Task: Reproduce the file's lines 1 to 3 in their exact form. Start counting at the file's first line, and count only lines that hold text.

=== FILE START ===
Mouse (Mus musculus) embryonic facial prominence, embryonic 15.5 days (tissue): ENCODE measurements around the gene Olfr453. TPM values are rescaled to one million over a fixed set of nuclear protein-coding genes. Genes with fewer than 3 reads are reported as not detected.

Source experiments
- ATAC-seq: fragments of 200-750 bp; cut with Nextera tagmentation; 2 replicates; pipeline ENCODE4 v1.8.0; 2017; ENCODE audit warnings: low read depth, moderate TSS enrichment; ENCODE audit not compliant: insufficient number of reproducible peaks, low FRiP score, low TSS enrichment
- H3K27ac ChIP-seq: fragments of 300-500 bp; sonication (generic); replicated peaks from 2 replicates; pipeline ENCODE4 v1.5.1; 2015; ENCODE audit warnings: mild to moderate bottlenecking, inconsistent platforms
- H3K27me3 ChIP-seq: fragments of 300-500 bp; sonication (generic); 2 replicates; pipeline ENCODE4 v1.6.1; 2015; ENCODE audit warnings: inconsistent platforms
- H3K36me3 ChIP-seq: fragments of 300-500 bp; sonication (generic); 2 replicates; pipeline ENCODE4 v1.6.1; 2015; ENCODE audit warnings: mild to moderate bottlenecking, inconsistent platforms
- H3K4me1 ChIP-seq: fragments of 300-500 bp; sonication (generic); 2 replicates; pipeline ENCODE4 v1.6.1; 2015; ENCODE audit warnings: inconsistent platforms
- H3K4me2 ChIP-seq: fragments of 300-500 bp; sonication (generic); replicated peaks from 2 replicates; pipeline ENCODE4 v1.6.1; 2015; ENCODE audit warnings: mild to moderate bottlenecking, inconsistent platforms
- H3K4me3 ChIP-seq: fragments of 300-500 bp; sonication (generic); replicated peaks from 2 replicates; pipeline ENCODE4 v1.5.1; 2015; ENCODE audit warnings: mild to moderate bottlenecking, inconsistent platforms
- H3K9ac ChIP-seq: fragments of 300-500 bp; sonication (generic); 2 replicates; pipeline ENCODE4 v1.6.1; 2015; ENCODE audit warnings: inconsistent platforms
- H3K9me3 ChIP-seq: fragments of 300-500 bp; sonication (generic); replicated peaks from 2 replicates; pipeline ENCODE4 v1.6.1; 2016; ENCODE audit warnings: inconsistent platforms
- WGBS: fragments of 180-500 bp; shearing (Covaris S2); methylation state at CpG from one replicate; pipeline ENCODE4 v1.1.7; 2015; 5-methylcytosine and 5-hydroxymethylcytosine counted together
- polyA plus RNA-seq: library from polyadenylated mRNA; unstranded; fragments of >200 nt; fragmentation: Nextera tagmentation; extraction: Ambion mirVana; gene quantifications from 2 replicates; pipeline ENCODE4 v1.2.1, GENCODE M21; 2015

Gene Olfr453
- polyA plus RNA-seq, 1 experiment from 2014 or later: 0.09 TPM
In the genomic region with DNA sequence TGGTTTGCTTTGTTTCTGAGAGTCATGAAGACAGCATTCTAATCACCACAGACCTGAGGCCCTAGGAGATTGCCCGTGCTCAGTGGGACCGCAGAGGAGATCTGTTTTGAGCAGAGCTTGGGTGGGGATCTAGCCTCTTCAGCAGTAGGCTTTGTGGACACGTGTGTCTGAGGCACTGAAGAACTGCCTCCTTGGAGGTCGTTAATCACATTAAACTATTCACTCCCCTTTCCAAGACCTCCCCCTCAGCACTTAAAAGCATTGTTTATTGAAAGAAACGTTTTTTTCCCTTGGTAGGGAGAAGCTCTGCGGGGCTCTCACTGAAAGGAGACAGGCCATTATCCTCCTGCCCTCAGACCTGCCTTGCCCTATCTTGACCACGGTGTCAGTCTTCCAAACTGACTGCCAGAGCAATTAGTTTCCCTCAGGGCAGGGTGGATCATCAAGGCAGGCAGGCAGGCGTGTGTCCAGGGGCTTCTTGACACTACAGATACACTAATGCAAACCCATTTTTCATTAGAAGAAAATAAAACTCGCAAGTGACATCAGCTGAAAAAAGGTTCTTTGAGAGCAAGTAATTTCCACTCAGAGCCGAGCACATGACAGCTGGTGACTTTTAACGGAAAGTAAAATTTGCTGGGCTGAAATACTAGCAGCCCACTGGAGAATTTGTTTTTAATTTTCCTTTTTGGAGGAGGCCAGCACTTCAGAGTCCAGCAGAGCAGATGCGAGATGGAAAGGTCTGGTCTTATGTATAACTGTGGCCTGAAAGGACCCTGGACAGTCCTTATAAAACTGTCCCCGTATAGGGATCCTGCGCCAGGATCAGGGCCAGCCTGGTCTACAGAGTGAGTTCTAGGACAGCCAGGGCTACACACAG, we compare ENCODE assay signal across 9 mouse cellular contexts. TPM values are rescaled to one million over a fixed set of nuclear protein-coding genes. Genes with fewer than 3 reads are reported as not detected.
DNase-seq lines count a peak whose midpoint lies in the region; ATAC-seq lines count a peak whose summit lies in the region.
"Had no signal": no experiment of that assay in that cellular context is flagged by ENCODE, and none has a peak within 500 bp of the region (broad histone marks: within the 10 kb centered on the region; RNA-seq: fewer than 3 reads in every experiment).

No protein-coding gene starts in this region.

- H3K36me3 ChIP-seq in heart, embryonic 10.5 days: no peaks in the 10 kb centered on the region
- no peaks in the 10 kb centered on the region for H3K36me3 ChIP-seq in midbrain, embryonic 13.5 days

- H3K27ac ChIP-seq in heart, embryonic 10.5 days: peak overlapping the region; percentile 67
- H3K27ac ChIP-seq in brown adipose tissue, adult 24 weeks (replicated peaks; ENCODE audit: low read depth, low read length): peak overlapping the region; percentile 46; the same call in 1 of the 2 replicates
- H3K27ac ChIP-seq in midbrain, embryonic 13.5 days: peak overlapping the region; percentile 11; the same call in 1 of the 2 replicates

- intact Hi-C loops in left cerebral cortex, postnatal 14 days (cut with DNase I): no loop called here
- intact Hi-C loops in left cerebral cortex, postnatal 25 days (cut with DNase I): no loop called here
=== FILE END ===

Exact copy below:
Mouse (Mus musculus) embryonic facial prominence, embryonic 15.5 days (tissue): ENCODE measurements around the gene Olfr453. TPM values are rescaled to one million over a fixed set of nuclear protein-coding genes. Genes with fewer than 3 reads are reported as not detected.

Source experiments
- ATAC-seq: fragments of 200-750 bp; cut with Nextera tagmentation; 2 replicates; pipeline ENCODE4 v1.8.0; 2017; ENCODE audit warnings: low read depth, moderate TSS enrichment; ENCODE audit not compliant: insufficient number of reproducible peaks, low FRiP score, low TSS enrichment